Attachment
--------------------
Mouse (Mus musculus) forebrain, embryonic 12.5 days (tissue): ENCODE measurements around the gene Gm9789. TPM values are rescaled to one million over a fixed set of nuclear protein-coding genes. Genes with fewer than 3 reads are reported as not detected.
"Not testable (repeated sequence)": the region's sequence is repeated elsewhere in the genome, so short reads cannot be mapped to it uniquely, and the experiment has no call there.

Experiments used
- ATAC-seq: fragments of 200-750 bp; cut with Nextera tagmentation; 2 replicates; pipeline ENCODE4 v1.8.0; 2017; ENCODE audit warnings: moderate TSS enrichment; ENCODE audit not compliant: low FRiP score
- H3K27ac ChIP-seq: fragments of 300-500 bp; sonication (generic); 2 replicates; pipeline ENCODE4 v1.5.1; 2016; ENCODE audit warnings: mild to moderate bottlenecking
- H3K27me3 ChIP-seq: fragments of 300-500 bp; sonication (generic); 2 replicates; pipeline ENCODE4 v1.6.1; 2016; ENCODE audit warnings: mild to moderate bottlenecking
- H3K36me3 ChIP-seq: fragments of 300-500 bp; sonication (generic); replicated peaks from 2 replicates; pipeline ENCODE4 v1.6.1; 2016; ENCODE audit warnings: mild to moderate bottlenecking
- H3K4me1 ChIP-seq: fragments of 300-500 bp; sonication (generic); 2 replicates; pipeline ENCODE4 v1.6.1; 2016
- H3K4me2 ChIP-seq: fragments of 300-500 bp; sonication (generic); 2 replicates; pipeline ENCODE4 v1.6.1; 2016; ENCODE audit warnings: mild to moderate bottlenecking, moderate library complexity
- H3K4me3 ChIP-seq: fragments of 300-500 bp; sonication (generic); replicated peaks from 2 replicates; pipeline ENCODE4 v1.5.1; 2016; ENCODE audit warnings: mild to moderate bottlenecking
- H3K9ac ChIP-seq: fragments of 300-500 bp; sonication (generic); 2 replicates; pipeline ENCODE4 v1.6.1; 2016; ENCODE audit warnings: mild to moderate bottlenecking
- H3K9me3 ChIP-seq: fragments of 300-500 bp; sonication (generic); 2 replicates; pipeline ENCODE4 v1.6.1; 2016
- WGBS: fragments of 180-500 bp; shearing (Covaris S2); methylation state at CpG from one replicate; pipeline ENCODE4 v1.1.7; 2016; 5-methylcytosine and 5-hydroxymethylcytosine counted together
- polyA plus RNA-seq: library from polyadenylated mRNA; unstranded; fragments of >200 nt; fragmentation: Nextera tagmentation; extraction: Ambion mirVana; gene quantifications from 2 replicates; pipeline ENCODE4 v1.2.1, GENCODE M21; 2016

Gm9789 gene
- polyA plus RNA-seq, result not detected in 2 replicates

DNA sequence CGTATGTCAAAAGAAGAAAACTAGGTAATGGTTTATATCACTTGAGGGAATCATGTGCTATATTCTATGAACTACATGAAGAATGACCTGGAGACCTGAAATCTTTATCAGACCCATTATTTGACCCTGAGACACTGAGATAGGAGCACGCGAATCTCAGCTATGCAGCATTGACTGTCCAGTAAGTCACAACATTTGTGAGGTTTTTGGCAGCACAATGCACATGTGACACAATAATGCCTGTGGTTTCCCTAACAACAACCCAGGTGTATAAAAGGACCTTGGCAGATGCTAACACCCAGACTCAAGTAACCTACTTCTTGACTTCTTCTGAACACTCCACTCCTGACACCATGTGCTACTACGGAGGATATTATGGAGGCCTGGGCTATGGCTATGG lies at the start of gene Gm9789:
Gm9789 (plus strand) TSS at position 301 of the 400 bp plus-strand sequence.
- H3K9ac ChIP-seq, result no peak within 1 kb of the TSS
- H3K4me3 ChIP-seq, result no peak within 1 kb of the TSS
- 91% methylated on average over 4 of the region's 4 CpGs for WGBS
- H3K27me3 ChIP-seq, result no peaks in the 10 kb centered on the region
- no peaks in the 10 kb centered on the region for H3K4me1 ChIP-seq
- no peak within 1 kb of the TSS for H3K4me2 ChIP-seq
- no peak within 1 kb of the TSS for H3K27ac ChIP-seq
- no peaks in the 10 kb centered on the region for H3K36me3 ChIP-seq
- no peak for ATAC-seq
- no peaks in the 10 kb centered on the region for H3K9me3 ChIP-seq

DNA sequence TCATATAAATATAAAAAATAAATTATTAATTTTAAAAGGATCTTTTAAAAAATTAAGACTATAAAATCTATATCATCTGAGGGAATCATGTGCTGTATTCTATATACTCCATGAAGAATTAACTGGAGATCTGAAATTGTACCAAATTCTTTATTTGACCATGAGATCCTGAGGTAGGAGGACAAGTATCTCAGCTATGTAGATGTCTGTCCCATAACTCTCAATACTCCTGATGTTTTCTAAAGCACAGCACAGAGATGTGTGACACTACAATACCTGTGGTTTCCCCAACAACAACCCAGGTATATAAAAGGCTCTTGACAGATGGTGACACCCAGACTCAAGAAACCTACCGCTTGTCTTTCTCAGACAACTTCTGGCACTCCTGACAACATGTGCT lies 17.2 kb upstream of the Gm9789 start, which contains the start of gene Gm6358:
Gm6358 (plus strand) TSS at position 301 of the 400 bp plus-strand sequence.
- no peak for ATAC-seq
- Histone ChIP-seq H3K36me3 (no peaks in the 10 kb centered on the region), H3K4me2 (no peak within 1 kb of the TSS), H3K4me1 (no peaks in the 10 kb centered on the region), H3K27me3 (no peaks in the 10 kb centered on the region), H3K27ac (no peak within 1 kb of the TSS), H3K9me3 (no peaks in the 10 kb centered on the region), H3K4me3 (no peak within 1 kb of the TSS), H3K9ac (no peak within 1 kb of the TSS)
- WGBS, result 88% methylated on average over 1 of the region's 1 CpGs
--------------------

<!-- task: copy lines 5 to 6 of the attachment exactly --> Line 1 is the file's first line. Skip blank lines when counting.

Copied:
- H3K27ac ChIP-seq: fragments of 300-500 bp; sonication (generic); 2 replicates; pipeline ENCODE4 v1.5.1; 2016; ENCODE audit warnings: mild to moderate bottlenecking
- H3K27me3 ChIP-seq: fragments of 300-500 bp; sonication (generic); 2 replicates; pipeline ENCODE4 v1.6.1; 2016; ENCODE audit warnings: mild to moderate bottlenecking